On September 8, the National Hurricane Center predicted that Gustav would near the coast of North Carolina. Because of this, a Tropical Storm Watch was issued from Cape Fear to the North Carolina/Virginia border. On September 9, the Tropical Storm Watch was upgraded to a Tropical Storm Warning. Also, a new Tropical Storm Watch was issued later that for areas of southeastern Virginia, from the North Carolina/Virginia border to New Point Comfort. The new watch was upgraded to a warning on September 10. As Gustav turned northeast away from the U.S. East Coast, the warnings were gradually discontinued. The last warning was discontinued on September 11.
Gustav approaching the Outer Banks of North Carolina.
As Gustav approached Atlantic Canada, Environment Canada and the Canadian Hurricane Centre issued heavy rain and wind warnings for southern New Brunswick, Prince Edward Island, Nova Scotia, and Newfoundland.
North Carolina and Virginia
Although Gustav passed just to the east of Cape Hatteras, areas of North Carolina as well as southeastern Virginia received heavy rain and tropical storm-force winds. Parts of the Outer Banks received 2-5 inches of rain from Gustav. In addition, winds of up to 50 mph occured in the Outer Banks, and the Coast Guard station at Cape Hatteras recorded a wind gust of 78 mph. Gustav produced storm surges of 3-6 along the Outer Banks, and it produced a storm surge of 1-3 feet across southeastern Virginia. The surge, combined with high winds and high swells, resulted in minor flooding, mainly in Ocracoke and Hatteras Village, North Carolina. In addition, a weak watersprout touched down on Silver Lake near Okracoke and moved onshore, but only minor roof damage was reported in association with the waterspout. In addition, sporadic power outages were also reported. One person was killed after suffering injuries in high surf caused by the cyclone, and 40 other people had to be rescued from the rip currents and storm surge associated with the storm. Total damage in the region was $100,000 (2002 USD).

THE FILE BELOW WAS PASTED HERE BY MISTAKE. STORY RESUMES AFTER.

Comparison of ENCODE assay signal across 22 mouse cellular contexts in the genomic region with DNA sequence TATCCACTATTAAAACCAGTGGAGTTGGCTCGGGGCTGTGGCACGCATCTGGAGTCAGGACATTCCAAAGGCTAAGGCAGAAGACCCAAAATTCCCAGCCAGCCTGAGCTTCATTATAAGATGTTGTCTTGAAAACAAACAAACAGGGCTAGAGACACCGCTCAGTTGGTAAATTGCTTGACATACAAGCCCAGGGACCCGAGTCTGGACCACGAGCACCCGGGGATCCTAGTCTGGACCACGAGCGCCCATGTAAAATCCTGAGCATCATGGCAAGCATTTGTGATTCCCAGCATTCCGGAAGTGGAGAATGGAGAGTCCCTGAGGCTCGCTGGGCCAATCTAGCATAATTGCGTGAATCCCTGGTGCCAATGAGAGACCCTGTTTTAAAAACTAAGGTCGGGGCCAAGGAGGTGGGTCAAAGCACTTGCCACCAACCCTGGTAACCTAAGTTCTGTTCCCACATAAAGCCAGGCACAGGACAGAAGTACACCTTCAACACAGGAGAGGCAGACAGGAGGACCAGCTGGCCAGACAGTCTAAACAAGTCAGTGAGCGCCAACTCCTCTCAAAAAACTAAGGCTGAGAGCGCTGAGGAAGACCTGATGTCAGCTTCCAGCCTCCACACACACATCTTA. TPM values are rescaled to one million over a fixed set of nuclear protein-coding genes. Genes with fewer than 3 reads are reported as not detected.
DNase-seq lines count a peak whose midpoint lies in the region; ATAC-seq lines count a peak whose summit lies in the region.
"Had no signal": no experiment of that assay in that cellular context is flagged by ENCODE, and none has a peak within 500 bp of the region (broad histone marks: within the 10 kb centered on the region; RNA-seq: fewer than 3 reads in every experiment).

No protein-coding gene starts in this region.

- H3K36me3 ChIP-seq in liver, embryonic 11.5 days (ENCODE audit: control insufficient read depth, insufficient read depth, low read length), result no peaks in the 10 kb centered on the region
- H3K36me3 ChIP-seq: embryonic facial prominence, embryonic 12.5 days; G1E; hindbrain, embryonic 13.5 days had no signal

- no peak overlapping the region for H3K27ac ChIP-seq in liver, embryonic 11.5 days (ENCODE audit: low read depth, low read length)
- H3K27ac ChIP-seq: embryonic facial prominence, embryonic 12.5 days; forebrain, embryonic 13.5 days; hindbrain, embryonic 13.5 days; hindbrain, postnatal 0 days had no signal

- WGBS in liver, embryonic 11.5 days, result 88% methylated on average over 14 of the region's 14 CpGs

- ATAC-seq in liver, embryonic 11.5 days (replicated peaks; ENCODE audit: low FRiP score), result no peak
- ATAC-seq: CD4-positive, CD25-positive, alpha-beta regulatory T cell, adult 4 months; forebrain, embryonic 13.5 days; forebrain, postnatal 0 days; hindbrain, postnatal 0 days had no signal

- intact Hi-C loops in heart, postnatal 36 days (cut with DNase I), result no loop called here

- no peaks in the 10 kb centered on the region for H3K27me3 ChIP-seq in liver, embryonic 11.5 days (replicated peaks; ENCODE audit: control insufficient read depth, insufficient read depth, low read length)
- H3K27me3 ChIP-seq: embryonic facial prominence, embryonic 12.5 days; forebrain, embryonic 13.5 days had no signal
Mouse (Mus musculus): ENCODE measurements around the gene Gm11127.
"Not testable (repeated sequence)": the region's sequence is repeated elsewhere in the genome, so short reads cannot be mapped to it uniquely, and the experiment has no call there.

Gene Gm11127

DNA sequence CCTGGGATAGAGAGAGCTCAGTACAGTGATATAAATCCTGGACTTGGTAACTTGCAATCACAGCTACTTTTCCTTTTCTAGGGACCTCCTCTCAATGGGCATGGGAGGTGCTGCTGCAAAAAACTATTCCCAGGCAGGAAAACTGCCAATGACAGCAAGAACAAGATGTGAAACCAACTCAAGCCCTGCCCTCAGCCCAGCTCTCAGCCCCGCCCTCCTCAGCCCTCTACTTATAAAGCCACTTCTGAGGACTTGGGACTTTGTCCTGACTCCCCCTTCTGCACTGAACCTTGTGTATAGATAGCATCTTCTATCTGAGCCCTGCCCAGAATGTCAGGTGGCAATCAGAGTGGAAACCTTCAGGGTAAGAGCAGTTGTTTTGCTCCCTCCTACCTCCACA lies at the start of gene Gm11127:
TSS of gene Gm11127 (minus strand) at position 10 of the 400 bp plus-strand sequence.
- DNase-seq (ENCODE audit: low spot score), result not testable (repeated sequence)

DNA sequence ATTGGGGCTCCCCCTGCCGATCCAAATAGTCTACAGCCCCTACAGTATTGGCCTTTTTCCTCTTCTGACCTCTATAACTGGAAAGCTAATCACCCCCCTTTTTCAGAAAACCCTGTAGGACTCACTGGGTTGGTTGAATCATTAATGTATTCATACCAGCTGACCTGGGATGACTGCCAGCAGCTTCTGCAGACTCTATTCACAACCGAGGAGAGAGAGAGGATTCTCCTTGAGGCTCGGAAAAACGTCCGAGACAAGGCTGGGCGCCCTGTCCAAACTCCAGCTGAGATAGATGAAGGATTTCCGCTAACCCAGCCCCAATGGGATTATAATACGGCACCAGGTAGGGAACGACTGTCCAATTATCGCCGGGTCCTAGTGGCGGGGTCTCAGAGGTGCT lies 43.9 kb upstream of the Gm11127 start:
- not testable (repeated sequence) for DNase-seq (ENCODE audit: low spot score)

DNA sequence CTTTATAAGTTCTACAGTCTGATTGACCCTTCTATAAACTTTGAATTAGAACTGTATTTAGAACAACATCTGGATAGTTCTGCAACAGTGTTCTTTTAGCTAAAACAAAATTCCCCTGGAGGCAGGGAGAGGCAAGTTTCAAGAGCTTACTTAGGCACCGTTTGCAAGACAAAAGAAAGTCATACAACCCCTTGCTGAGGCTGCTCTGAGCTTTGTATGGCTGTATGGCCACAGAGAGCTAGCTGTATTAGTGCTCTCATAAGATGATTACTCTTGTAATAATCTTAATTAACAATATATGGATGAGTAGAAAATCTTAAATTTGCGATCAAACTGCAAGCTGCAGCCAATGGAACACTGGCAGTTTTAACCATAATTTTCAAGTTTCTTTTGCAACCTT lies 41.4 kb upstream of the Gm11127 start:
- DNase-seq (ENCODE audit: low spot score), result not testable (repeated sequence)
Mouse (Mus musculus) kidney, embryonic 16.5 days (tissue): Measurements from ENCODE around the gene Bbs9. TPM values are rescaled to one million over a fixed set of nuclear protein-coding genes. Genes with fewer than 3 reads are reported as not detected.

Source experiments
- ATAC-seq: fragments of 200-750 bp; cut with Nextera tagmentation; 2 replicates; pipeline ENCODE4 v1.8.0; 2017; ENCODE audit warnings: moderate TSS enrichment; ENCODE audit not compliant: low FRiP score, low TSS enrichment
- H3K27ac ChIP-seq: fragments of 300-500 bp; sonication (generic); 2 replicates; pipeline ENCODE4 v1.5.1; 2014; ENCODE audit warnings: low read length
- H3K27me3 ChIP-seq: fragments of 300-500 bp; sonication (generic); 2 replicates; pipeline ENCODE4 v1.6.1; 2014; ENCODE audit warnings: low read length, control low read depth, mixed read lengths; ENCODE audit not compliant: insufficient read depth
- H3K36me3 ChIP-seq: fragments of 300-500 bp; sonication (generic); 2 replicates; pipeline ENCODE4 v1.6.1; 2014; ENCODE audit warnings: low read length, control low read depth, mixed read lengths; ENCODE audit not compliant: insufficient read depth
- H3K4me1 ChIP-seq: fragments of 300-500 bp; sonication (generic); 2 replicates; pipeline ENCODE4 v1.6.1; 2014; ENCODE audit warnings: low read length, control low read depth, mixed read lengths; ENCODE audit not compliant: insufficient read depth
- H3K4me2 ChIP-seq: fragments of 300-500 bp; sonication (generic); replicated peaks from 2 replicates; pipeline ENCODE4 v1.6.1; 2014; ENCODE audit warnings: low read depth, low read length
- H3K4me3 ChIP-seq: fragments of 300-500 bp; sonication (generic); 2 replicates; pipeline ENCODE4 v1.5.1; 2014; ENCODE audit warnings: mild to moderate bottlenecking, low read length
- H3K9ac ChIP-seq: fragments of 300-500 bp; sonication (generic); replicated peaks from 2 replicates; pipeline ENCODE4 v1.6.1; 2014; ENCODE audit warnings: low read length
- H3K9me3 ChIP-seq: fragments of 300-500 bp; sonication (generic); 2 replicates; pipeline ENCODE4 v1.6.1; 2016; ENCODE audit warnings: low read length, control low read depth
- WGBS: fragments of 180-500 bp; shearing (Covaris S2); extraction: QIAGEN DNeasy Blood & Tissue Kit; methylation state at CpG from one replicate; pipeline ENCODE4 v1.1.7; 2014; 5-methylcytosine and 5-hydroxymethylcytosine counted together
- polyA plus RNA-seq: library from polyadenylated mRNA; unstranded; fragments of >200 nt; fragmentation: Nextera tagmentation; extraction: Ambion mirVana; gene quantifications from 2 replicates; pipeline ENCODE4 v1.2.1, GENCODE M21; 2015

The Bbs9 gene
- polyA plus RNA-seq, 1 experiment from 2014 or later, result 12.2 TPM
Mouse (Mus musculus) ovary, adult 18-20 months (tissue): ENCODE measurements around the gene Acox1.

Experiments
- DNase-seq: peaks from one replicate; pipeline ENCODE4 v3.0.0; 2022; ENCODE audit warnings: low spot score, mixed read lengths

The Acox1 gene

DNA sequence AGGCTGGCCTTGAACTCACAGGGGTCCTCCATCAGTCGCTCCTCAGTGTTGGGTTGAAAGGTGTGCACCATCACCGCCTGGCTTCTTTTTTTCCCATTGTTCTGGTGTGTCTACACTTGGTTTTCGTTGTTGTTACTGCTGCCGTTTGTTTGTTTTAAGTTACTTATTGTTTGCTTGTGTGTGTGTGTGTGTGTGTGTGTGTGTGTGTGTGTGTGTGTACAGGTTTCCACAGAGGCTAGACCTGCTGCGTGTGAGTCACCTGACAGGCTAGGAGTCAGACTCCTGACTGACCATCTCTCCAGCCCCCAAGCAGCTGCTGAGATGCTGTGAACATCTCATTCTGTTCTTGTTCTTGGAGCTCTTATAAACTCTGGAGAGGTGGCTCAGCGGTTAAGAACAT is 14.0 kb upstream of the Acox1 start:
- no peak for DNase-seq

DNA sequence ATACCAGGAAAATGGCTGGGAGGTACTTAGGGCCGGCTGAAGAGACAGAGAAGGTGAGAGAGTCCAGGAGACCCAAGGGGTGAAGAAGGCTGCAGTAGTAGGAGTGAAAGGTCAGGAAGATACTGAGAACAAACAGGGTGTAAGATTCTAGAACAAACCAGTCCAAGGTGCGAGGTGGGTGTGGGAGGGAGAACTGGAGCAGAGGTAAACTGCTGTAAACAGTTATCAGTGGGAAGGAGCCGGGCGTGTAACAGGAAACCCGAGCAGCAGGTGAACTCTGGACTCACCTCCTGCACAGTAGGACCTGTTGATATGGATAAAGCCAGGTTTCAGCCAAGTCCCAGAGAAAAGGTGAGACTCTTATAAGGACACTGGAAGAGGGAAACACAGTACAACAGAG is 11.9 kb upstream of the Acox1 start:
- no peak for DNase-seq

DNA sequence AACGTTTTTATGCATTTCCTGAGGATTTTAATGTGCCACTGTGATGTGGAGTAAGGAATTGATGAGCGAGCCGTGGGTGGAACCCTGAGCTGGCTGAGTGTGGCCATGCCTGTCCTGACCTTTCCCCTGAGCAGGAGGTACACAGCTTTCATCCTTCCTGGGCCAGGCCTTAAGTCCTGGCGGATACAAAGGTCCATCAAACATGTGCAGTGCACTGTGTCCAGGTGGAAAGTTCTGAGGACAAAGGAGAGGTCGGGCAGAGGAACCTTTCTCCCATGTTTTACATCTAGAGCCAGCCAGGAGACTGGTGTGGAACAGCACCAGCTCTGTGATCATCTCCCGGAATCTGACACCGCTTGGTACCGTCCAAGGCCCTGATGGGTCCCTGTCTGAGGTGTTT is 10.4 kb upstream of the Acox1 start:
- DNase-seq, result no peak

Even though Gustav remained well offshore, the pressure gradient caused by Gustav's low pressure and a ridge of high pressure over the central United States produced strong winds in the state of New Jersey on September 11. Wind gusts ranged from 35-45 mph, with higher winds reported near the coast. At Keansburg, a peak wind gust of 60 mph was reported. The high winds downed trees and power lines throughout the eastern half of the state, damaging homes as well as blocking streets. At least 14,000 homes in the vicinity of Burlington and Ocean Counties were left without electricity. In West Windsor Township, a man was killed when the upper section of a concrete wall he was working on blew over and crushed him. The other death occurred in West Amwell Township, a fallen tree limb fell on two elderly women, killing one and injuring the other. Elsewhere in New Jersey, there were reports of trees falling atop vehicles, but no serious injuries or deaths were reported because of it.
New York and New England